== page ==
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Posted 25 November 2017 - 02:02 PM

I decided to use a DSLR because the AT6IN has an edge on most other scopes when it comes to imaging large colorful nebula.  That is, the reflector design is color neutral and the fast optics provide a wide field of view.  And since this is to be a budget build, used DSLRs provide a lot of value for the $.  A used T3i would be a nice budget minded match.  Or for a little more money, a used T4i adds a swivel screen and higher iso capability.

 

If you want very wide views such as would be provided by your A7, the AT6IN would benefit from a coma corrector.  I experienced coma in the outer/rectangular portions of the APS-C sensor of the Canon T4i.  This is not a serious problem in that the image can be cropped and still retain a wider field of view than most Astro cameras.  I considered the coma affected area to be a bonus to be used for locating objects.  Once I got the object centered, I normally cropped my images to be square.  That left some coma in the corners.  The rigorous astrophotography guys would probably object, but I didn't find it objectionable for EAA.   And even the cropped image has a very wide field of view as shown in the image of the Rosette nebula, which is a large object (1.3 degrees). 

 

I want to be clear that the coma in a AT6IN is not a fault of the scope.  It is an unavoidable consequence of the laws of optics for fast reflectors.  You can get fast reflectors that have reduced coma, but these are very expensive and incorporate a factory coma corrector.  In the case of the AT6IN, the coma corrector doesn't come with the scope, but can be bought separately.  I used mine without a coma corrector.



#9 Relativist

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Posted 25 November 2017 - 03:12 PM

Agreed on coma correction for these Imaging Newts. When I used the A7s with my 8" f/4 initially, i found that if I simply used the APS-C crop mode the coma at the edge was barely noticeable.

#10 Relativist

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Posted 27 November 2017 - 01:11 PM

Second question, so besides selecting a dedicated camera, I'd also like to select a computing solution. I figure if I go with an HD resolution camera like the IMX 385 based cameras then I'm using Sharpcap/AT (unless SC is good enough by then) and can live with the same compute stick I have on the 100mm/224. But if I go with something larger and higher resolution then I think I need more compute power. I'm considering the next most powerful compute stick that comes preloaded with windows 10. Does anyone have experience with that model and running a 5 - 16 megapixel camera? If I did get the 294 I'd likely be using bin 2 and superpixels, but I'd like the compute portion of the system to be able to handle the full camera resolution if called upon.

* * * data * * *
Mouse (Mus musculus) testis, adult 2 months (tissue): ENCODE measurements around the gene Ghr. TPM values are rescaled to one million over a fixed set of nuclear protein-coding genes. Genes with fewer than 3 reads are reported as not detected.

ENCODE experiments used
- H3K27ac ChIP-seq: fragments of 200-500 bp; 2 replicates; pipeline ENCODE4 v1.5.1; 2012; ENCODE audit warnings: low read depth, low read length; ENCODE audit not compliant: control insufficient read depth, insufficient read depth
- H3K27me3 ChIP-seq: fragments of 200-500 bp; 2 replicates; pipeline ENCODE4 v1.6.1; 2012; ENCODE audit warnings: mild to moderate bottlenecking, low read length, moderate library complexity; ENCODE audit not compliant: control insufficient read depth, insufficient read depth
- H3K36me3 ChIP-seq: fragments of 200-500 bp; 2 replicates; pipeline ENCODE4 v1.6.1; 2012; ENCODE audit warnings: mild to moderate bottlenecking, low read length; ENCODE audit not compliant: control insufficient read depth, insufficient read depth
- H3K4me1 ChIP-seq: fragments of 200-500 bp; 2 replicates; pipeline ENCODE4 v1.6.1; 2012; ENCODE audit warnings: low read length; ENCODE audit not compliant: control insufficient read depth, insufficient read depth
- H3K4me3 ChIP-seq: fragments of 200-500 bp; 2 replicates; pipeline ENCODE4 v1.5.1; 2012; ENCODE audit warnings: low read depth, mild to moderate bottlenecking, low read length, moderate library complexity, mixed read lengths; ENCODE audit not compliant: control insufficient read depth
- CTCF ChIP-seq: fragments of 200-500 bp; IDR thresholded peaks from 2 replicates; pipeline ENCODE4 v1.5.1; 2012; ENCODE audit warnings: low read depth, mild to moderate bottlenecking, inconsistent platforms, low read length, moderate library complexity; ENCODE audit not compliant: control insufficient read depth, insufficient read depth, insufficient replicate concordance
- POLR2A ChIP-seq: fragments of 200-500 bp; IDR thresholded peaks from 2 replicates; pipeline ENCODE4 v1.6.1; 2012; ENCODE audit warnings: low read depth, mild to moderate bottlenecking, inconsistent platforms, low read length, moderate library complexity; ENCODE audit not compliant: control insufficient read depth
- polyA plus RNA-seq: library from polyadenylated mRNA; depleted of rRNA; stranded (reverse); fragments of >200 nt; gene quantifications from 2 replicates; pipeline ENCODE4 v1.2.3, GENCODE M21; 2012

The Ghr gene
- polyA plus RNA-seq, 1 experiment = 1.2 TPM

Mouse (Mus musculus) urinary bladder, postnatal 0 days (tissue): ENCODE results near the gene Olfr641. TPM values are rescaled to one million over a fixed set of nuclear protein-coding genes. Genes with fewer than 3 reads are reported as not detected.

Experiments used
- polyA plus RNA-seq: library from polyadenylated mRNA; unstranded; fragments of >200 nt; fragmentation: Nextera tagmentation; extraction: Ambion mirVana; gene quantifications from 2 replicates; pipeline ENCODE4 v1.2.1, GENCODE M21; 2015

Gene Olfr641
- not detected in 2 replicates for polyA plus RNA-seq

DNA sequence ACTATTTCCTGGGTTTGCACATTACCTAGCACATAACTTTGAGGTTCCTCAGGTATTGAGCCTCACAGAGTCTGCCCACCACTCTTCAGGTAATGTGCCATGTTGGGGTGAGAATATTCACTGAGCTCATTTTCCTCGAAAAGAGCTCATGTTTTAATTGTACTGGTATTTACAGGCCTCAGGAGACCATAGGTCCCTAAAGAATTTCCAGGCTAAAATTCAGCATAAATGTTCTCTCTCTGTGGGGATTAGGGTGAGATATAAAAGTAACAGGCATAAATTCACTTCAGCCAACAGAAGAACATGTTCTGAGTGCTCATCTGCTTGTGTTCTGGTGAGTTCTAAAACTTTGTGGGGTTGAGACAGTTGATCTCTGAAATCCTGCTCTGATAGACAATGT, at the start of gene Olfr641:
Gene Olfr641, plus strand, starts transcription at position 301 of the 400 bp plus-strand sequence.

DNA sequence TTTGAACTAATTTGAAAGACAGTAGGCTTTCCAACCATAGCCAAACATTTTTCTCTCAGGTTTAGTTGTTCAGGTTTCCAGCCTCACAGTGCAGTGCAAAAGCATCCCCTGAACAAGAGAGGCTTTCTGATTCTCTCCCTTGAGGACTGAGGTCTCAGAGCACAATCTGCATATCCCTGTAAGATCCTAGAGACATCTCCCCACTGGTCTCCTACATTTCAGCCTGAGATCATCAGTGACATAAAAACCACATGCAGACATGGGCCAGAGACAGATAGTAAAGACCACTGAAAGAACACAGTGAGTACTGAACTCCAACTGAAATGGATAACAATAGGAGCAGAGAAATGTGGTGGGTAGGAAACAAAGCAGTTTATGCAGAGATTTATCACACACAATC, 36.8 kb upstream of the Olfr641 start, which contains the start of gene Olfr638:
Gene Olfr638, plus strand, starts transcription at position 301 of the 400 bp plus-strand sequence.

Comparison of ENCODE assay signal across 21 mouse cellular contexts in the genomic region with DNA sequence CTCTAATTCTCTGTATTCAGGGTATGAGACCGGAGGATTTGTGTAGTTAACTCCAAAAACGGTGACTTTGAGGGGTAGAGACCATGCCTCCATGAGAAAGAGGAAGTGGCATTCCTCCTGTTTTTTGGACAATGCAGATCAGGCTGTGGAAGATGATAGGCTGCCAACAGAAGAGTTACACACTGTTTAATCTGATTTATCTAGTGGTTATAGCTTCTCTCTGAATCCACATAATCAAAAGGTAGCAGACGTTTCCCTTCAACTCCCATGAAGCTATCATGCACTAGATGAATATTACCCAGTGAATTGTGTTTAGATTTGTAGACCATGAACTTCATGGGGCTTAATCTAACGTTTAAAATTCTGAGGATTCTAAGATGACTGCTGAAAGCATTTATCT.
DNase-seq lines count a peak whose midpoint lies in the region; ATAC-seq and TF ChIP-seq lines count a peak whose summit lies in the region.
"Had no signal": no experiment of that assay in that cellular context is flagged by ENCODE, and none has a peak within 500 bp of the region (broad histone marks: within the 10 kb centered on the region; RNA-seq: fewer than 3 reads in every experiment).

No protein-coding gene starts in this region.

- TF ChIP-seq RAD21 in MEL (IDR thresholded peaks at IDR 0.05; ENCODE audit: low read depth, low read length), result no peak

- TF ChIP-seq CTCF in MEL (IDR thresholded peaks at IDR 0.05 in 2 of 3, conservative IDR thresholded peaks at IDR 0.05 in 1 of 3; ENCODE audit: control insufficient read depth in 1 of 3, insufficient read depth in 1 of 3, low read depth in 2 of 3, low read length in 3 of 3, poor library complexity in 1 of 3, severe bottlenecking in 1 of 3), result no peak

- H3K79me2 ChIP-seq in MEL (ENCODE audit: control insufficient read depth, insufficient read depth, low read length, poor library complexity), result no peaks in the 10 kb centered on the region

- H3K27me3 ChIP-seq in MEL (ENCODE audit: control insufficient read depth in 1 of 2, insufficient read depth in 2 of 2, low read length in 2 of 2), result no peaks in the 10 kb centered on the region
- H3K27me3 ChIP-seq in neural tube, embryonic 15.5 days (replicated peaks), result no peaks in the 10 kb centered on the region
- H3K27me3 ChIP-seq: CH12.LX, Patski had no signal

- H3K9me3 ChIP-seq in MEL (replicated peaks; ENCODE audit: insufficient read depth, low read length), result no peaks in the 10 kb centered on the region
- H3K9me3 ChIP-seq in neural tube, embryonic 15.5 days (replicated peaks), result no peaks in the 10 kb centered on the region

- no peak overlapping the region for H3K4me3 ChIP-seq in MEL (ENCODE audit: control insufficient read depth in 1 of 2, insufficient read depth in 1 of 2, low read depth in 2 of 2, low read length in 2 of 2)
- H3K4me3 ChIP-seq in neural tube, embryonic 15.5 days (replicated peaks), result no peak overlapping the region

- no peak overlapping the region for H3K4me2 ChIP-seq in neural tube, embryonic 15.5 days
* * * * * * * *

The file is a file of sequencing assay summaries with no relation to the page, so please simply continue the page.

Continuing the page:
#11 Robrj

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Posted 28 November 2017 - 06:02 PM

I looked at benchmark sites when I was considering an M3 stick (I don't know how reliable the benchmark sites are). For the M3 processor, it benchmarked slightly less powerful than an i3. The only issue with them is 2 of the 3 USB ports are on the power block.

If you already have one though, I'd try the Computestick gen 2. I've had a lot of stuff running on mine. I've collected with both Sharpcap and Starlight Live simultaneously with mine (Ultrastar & ASI185MC). I know Hiten uses it with his ASI294MC but I think he bins. You might ask him to give it a shot to see how it performs.

#12 Robrj

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Posted 28 November 2017 - 07:18 PM

CityObserver uses an M3 with an ASI294MC at full resolution. He said no problems:
https://www.cloudyni...ults/?p=8223955
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#13 Relativist

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Posted 28 November 2017 - 09:02 PM

CityObserver uses an M3 with an ASI294MC at full resolution. He said no problems:
https://www.cloudyni...ults/?p=8223955


Thanks, I hadn't caught that detail. The CS325 model already has windows 10 loaded, so looks like a great deal.